Dick Gustafson: Voters’ say needed in Stratton Flats
Stratton Flats: an American dream or American nightmare?
Rumors are floating around that suggest that other inside deals are being considering between Eagle County and other developers.
The following is what is currently known about Stratton Flats.
The developers of Stratton flat, namely Scott B. Russell, using several entities, namely Meritage JFA Gypsum LLC, MG Management, LLC, Meritage Development Group and Stratton Flats LLC, has been subsidized by Eagle County government in the amount of $4.5 million. This was a partial payment for the $6.1 million land cost in order to secure financing for the Stratton Flats. All Russell’s entities receive fees from each other for various services rendered (one is as high as $47,222 per month for three years). Stratton Flats is located at the northwest end of the airport and has an aviation easement for air traffic over the property.
The issue is not whether the project should or should not have been approved. The issue is that the county has risked $4.5 million of your tax money without voter approval. Why is the word “risk” appropriate?
According to the agreement, signed by the chairman of the Board of County Commissioners, the $4.5 million was to be a “fee” secured by a deed of trust. (Why the “fee” concept was used is still a mystery. A “fee” is money paid to a government for services, according to Black’s Legal Dictionary. Why is Eagle County paying a “fee” to a developer?) Nevertheless, the deed of trust was to secure the repayment of the “fee” to Eagle County plus 6 percent interest. The voters were never asked to approve this transaction.
Here is the problem. The agreement says that the deed of trust, filed to secure the “fee,” shall be released as soon as a $17.5 million loan was secured from COBUZ Bank. The loan has been granted and the bank’s deed of trust has been filed. With this release, the county becomes totally unsecured. The county secured position is behind that of any loans, contractors, subs, liens, architects, engineers, supplies and creditors just like an equity investor.
After an extensive search of the county records I was unable to see where the county’s deed of trust was ever filed at all. Is it being held back? Was it an oversight by the county, or was it not filed because it had no real meaning anyway?
The county is, therefore, an unsecured investor of $4.5 million, without voter approval.
The return of the $500,000 to the county can only come from profits, if any. In the event of default, the county has the option to step into the borrower’s position and take on the $17.5 million liability. That would compound one bad decision with another, even to protect a $4.5 million loss. If the payoff extends over one year, voter approval would be required.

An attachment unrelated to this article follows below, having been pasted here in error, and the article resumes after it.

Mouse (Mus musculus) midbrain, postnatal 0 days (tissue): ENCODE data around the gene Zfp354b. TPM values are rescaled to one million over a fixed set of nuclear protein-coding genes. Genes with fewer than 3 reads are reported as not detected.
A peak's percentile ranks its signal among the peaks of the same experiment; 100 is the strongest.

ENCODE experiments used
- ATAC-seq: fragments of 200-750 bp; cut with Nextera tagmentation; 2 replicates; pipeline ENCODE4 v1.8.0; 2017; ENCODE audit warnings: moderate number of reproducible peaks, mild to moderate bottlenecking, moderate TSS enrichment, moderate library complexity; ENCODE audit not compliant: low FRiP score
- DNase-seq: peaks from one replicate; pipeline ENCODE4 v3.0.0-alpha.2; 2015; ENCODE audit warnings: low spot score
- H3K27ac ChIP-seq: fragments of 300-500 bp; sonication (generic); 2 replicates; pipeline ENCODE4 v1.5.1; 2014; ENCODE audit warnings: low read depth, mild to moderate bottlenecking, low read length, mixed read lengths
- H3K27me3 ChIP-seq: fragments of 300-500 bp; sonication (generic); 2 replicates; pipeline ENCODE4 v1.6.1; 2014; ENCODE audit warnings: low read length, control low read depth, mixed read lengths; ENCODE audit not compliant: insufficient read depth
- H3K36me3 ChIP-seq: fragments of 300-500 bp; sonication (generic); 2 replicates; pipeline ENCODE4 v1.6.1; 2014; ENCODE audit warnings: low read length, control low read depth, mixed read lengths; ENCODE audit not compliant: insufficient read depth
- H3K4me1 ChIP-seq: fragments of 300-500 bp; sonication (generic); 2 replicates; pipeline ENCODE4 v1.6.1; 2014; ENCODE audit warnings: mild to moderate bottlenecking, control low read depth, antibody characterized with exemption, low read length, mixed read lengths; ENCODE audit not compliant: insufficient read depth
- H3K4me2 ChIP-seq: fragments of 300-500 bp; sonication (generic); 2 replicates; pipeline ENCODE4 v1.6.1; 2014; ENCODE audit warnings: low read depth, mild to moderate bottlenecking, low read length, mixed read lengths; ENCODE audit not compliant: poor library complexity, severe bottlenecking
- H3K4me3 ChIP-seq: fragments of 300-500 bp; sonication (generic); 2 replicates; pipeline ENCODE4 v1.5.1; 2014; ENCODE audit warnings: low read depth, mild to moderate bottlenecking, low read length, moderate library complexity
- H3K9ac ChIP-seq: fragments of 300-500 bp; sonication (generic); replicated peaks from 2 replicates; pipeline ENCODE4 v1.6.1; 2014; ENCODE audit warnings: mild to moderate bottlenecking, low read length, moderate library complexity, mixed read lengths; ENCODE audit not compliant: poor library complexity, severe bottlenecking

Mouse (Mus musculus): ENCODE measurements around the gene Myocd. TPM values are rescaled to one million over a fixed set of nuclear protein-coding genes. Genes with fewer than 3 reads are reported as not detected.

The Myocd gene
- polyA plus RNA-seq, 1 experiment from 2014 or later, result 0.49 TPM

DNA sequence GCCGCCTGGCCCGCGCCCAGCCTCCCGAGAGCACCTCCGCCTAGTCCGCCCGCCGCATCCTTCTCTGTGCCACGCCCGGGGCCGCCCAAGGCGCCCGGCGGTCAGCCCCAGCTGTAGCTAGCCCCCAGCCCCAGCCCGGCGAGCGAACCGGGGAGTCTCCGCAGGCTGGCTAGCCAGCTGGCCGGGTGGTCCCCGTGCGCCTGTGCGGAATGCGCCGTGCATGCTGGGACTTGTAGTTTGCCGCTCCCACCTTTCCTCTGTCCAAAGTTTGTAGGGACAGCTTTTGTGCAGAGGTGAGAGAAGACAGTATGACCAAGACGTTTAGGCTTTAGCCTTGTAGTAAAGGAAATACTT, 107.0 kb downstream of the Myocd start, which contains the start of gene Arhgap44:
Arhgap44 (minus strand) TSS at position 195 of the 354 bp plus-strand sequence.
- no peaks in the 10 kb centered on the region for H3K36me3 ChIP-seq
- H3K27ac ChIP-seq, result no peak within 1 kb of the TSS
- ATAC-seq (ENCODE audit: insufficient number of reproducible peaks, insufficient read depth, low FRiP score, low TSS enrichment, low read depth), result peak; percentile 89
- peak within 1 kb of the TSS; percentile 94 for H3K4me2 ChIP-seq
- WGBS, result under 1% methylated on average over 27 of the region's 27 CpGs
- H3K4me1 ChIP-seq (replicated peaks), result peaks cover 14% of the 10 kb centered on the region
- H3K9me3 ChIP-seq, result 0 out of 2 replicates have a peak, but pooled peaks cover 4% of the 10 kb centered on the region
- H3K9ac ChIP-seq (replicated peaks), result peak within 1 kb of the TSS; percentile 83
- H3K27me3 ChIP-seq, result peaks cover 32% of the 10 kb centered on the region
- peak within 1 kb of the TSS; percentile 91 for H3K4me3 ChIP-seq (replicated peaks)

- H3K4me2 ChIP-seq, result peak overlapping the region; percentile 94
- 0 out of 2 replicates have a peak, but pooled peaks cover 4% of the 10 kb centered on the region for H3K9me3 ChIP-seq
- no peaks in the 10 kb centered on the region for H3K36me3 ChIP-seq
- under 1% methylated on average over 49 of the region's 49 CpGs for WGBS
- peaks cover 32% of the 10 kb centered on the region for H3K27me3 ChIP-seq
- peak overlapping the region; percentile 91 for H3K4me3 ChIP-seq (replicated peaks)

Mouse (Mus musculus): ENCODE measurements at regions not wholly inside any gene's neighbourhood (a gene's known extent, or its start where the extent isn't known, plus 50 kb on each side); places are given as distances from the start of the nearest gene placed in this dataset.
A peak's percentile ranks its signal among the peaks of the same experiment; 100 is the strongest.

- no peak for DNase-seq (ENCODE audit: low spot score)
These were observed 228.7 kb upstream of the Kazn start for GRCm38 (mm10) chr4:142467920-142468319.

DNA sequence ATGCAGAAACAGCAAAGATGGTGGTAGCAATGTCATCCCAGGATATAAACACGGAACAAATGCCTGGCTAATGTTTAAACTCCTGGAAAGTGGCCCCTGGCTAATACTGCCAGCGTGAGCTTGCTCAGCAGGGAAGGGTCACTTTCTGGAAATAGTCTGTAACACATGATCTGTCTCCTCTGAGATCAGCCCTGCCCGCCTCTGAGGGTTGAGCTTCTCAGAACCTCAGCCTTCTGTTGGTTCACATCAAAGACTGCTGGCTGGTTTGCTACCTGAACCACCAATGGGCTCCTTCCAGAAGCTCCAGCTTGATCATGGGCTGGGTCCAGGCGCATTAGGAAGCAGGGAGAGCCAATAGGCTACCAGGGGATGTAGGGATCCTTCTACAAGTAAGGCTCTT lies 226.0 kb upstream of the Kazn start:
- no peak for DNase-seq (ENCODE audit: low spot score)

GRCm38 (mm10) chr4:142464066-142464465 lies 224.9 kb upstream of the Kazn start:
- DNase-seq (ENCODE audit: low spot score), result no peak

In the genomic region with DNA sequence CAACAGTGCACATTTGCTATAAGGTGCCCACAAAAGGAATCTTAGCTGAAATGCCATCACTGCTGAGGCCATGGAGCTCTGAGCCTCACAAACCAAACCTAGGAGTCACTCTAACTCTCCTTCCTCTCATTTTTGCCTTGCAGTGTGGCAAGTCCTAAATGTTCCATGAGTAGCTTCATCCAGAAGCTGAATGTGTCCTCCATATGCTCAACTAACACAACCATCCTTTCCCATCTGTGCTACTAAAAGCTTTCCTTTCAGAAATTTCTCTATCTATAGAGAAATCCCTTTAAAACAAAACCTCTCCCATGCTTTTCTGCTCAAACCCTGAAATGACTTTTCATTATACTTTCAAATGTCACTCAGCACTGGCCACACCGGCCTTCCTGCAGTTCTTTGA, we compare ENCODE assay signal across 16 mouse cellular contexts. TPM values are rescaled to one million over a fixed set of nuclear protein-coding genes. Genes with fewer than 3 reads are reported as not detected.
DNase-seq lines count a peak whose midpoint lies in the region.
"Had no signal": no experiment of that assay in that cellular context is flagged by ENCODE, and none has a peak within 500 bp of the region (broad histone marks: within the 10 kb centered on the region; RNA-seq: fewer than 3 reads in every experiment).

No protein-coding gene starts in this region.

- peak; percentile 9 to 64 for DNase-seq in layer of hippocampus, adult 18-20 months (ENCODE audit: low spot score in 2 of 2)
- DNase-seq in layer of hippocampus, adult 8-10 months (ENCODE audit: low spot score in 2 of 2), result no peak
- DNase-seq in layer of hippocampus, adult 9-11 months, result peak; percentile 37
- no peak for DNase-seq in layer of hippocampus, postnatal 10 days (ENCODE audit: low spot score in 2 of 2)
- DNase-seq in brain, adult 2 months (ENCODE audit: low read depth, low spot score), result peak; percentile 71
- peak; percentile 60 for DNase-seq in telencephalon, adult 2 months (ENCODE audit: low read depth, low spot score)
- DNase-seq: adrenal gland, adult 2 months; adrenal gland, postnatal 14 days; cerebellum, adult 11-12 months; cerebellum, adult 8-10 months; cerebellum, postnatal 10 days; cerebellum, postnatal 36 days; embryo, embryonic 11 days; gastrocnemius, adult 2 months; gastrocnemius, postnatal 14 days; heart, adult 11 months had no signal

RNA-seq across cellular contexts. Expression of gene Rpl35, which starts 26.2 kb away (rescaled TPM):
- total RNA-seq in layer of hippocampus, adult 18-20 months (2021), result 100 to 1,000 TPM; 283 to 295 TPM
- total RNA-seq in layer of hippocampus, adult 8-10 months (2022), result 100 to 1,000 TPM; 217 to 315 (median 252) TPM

The agreement calls for three types of units. The town of Gypsum’s units offers a10 percent discount (with no price controls), plus a $3 million-plus discount to the developer on fees. (Later reduced to $2 million-plus) A second set of units are free-market units. The third group, under county control, gives a 20 percent discount with a price appreciation cap (price controls).
The county requirements offer an incentive to buy, yet actually steals the future of anyone who purchases one. If the past is any indictor, market prices may tend to increase in Eagle County, thus locking a buyer into county controls with little opportunity to gain any real equity in their home.
Why? Because what the county calls “affordable” is often not obtainable. High prices, down payments (with subsidies), higher property taxes and mortgage payments keep the owners strapped for cash, leaving little or no opportunity to accumulate savings.
In addition, there is little equity appreciation with the rest of the market, so the “American Dream” of owning your own home now becomes the “American nightmare.” Your neighbors can sell their houses for a fair market value, and the county buyer is locked into price controls. Renting makes more sense. Like so many welfare programs, the result is to keep the recipient dependent upon the government.
To date, no sales have closed because there are no units on site. The modular unit parts, manufactured by Champion Homes, doing business as Genesis Homes, have yet to be delivered for assembly. There are a few reservations and maybe even a few conditional agreements for purchase, but there are no completed transactions to date.
This very complicated agreement only came to pass because of a rush to judgment and a thoughtless out of control disregard for the taxpayers’ money. There are several other examples and possible solutions that will be explored in future articles.
“Obtainable” housing is important. Some obtainable housing should be rentals, however. Private enterprise only fails when government interferes.
When the county attempts to compete with private enterprise, everyone loses. The county job is to create opportunities for private enterprise to be able to build obtainable housing. Community advisory groups can be formed to offer constructive ideas for the county to referee, not pay for.
By careful planning, simplifying regulations and working with developers, simpler solutions can be achieved. Government’s role is to facilitate, not compete.
Dick Gustafson is a Vail resident and a candidate for Eagle County commissioner.